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Health P.E.I. board had plan to close hospital beds, says Mitchell

Health Minister Robert Mitchell, left, shown with Fisheries and Agriculture Minister Robert Henderson, says people have to be residents of P.E.I. for 183 days in order to get a health card. He was responding to questions in the legislature Wednesday by Opposition health critic Sidney MacEwen, who wanted to know if immigrants who used the motel address involved in a current immigration investigation have P.E.I. health cards.
Health Minister Robert Mitchell, left, shown with Fisheries and Agriculture Minister Robert Henderson, in this file photo. - Mitch MacDonald

Health P.E.I.’s board of directors had a plan to send people home from hospital early and close beds to try to save money, says Health Minister Robert Mitchell.

Earlier this week, Health P.E.I.’s entire board of directors resigned over what its chairman, Alex MacBeath, said were concerns about a new governance model the government announced.

Mitchell responded to those comments Thursday, saying he didn’t agree with the board’s management plan.

“It’s not a path that Islanders gave us a mandate to do when they elected us three years ago,” he said.

The board’s management plan included moving patients out of beds and sending them home several days sooner than currently happens, Mitchell said.

Those beds, Mitchell said, would then be closed, which would lead to job losses.

Mitchell said he asked the board to find other ways to meet its budget after several years of overspending.

“Obviously, they haven’t done that for several budget cycles, which is concerning.”

RELATED: Entire Health P.E.I. board of directors resigns over concern with government direction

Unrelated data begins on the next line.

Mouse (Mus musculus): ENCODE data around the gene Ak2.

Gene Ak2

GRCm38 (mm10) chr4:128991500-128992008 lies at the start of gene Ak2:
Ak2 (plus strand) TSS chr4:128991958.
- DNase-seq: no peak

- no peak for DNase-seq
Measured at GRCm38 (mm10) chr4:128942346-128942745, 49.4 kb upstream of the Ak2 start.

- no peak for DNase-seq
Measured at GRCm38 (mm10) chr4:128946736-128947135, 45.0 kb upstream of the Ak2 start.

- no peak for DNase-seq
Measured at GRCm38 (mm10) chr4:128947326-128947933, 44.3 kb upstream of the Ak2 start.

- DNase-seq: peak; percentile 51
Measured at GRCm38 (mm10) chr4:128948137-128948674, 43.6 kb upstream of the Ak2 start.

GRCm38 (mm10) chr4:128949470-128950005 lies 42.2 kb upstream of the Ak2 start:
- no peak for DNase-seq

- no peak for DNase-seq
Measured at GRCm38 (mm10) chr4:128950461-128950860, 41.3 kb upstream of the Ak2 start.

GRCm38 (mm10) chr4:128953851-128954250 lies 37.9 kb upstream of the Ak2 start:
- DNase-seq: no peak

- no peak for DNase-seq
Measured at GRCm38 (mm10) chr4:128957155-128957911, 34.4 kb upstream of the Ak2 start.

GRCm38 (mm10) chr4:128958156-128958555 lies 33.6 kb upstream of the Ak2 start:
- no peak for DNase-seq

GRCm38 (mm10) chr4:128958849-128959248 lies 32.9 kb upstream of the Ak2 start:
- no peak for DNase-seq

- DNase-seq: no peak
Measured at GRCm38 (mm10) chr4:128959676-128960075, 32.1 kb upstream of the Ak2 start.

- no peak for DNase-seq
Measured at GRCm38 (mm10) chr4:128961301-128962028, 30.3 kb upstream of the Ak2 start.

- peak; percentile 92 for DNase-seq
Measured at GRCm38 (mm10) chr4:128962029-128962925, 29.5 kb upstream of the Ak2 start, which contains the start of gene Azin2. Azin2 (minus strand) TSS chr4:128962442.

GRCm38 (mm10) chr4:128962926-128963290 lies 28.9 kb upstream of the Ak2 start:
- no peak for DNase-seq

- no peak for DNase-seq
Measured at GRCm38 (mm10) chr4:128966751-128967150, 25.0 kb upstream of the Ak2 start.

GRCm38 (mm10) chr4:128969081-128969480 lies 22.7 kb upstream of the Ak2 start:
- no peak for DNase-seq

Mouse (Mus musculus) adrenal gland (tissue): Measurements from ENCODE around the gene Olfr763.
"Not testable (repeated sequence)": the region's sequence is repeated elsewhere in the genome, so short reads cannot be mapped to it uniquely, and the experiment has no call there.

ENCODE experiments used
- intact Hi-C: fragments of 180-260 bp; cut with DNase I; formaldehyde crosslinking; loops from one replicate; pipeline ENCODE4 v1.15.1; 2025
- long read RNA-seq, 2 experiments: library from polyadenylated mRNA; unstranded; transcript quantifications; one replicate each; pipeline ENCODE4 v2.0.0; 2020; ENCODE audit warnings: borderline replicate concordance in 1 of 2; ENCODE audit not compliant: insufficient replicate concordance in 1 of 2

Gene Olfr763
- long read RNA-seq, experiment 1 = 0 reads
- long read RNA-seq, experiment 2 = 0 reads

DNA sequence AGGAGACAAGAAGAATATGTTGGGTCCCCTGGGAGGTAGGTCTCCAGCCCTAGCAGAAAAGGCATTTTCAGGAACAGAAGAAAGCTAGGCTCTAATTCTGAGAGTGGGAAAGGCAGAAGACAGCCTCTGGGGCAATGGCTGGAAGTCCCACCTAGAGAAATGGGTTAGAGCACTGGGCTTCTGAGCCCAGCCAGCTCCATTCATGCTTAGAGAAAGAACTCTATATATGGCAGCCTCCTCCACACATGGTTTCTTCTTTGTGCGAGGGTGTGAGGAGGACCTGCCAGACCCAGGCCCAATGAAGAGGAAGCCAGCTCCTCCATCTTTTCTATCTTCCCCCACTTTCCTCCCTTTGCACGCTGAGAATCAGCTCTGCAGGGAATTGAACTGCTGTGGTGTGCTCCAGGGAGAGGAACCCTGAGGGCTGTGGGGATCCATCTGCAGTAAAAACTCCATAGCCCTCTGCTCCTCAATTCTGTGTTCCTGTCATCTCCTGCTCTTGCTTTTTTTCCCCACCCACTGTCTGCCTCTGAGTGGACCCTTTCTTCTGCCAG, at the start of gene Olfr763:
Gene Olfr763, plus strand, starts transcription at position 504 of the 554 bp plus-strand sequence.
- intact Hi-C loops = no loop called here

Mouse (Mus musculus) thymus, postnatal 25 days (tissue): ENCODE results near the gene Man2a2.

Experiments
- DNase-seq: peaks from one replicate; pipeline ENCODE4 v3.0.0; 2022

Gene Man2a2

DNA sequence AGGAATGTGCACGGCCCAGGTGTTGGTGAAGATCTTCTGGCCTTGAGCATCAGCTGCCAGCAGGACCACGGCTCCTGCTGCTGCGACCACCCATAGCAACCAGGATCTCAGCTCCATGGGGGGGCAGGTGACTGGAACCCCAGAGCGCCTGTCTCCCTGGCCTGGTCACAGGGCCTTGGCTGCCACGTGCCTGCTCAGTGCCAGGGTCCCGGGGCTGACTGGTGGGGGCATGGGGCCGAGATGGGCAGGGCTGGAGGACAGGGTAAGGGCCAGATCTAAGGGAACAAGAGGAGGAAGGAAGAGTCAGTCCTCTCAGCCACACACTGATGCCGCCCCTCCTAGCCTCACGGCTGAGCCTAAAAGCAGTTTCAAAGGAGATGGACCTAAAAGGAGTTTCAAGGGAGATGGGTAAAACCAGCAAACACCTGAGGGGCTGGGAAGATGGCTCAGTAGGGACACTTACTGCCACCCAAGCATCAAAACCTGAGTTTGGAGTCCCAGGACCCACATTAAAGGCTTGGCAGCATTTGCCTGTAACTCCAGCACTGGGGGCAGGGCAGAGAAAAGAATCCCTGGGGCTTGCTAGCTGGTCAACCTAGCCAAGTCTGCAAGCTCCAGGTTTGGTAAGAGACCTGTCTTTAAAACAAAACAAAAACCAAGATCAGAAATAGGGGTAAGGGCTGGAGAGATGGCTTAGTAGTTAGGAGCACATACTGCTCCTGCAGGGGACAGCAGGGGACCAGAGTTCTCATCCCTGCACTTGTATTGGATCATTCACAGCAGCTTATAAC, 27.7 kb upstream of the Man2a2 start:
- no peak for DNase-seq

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MacBeath also said the board’s recommendation for a new CEO was one of the things Mitchell rejected.

However, Mitchell said Thursday that the province hired a recruitment firm for the CEO search.

The day before the final interviews a representative from the firm made a recommendation to re-open the search because it only had one candidate at the end of the process, Mitchell said.

“I followed his recommendation.”

Mitchell added the board seemed to be onside with continuing the search for a new CEO.

“That was the agreement that was made that day.”

Legislation to change the Health Services Act is working its way through the legislature and includes requiring Health P.E.I. to submit an operational plan to the health minister.

The legislation would also change the size and composition of the board and give the minister additional oversight.

MacBeath told The Guardian the changes in the legislation were a step in the wrong direction.

Opposition Leader James Aylward said the bill has given more power to the minister.

“I don’t know exactly what’s happening behind the scenes, but obviously there’s some major disagreements and lack of confidence in this minister and this government if we see an entire board walking away,” he said.

Aylward questioned why Mitchell didn’t mention the board’s plan to cut beds when discussing the matter in the legislature Wednesday.

“Obviously, if he knew of a strategic plan by Health P.E.I. and the board he should have come out and defended health care and Islanders right away on that,” he said.

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